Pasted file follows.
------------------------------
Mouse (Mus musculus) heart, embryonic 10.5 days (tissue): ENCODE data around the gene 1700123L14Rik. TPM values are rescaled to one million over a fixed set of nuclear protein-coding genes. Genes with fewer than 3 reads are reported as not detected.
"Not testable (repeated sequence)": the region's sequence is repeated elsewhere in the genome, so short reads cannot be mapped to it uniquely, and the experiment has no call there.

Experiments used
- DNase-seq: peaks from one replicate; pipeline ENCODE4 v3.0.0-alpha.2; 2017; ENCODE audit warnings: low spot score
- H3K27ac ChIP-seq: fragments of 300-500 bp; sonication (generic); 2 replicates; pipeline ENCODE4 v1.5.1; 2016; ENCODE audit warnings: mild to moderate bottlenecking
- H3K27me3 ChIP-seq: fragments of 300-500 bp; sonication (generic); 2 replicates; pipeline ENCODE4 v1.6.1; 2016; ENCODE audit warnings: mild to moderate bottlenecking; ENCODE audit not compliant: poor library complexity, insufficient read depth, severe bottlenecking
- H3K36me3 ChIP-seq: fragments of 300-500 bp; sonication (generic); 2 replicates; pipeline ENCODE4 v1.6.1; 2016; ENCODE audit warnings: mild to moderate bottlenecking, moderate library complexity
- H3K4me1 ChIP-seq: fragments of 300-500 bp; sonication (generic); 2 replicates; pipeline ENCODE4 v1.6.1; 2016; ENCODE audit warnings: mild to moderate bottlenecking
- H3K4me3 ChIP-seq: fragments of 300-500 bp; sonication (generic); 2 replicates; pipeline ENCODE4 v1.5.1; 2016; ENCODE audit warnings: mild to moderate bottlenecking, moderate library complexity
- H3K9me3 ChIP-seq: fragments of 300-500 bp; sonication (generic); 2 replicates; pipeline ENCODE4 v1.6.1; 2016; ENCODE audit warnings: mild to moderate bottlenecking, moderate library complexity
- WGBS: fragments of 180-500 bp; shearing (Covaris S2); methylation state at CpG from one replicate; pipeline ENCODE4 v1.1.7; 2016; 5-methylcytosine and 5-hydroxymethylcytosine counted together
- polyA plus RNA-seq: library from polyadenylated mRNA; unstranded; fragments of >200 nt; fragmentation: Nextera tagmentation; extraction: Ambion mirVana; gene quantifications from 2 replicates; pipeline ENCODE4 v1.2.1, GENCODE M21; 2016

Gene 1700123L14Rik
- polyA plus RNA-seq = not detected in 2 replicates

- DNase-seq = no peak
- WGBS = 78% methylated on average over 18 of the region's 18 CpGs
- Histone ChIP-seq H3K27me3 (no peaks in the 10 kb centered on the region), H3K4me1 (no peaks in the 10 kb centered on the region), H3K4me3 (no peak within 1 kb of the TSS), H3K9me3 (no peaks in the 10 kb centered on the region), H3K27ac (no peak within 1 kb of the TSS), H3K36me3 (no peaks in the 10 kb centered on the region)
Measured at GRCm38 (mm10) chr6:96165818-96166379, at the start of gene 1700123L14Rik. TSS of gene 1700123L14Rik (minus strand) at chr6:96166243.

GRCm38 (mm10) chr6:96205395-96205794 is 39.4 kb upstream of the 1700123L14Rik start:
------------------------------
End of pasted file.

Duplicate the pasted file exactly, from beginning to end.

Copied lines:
Mouse (Mus musculus) heart, embryonic 10.5 days (tissue): ENCODE data around the gene 1700123L14Rik. TPM values are rescaled to one million over a fixed set of nuclear protein-coding genes. Genes with fewer than 3 reads are reported as not detected.
"Not testable (repeated sequence)": the region's sequence is repeated elsewhere in the genome, so short reads cannot be mapped to it uniquely, and the experiment has no call there.

Experiments used
- DNase-seq: peaks from one replicate; pipeline ENCODE4 v3.0.0-alpha.2; 2017; ENCODE audit warnings: low spot score
- H3K27ac ChIP-seq: fragments of 300-500 bp; sonication (generic); 2 replicates; pipeline ENCODE4 v1.5.1; 2016; ENCODE audit warnings: mild to moderate bottlenecking
- H3K27me3 ChIP-seq: fragments of 300-500 bp; sonication (generic); 2 replicates; pipeline ENCODE4 v1.6.1; 2016; ENCODE audit warnings: mild to moderate bottlenecking; ENCODE audit not compliant: poor library complexity, insufficient read depth, severe bottlenecking
- H3K36me3 ChIP-seq: fragments of 300-500 bp; sonication (generic); 2 replicates; pipeline ENCODE4 v1.6.1; 2016; ENCODE audit warnings: mild to moderate bottlenecking, moderate library complexity
- H3K4me1 ChIP-seq: fragments of 300-500 bp; sonication (generic); 2 replicates; pipeline ENCODE4 v1.6.1; 2016; ENCODE audit warnings: mild to moderate bottlenecking
- H3K4me3 ChIP-seq: fragments of 300-500 bp; sonication (generic); 2 replicates; pipeline ENCODE4 v1.5.1; 2016; ENCODE audit warnings: mild to moderate bottlenecking, moderate library complexity
- H3K9me3 ChIP-seq: fragments of 300-500 bp; sonication (generic); 2 replicates; pipeline ENCODE4 v1.6.1; 2016; ENCODE audit warnings: mild to moderate bottlenecking, moderate library complexity
- WGBS: fragments of 180-500 bp; shearing (Covaris S2); methylation state at CpG from one replicate; pipeline ENCODE4 v1.1.7; 2016; 5-methylcytosine and 5-hydroxymethylcytosine counted together
- polyA plus RNA-seq: library from polyadenylated mRNA; unstranded; fragments of >200 nt; fragmentation: Nextera tagmentation; extraction: Ambion mirVana; gene quantifications from 2 replicates; pipeline ENCODE4 v1.2.1, GENCODE M21; 2016

Gene 1700123L14Rik
- polyA plus RNA-seq = not detected in 2 replicates

- DNase-seq = no peak
- WGBS = 78% methylated on average over 18 of the region's 18 CpGs
- Histone ChIP-seq H3K27me3 (no peaks in the 10 kb centered on the region), H3K4me1 (no peaks in the 10 kb centered on the region), H3K4me3 (no peak within 1 kb of the TSS), H3K9me3 (no peaks in the 10 kb centered on the region), H3K27ac (no peak within 1 kb of the TSS), H3K36me3 (no peaks in the 10 kb centered on the region)
Measured at GRCm38 (mm10) chr6:96165818-96166379, at the start of gene 1700123L14Rik. TSS of gene 1700123L14Rik (minus strand) at chr6:96166243.

GRCm38 (mm10) chr6:96205395-96205794 is 39.4 kb upstream of the 1700123L14Rik start: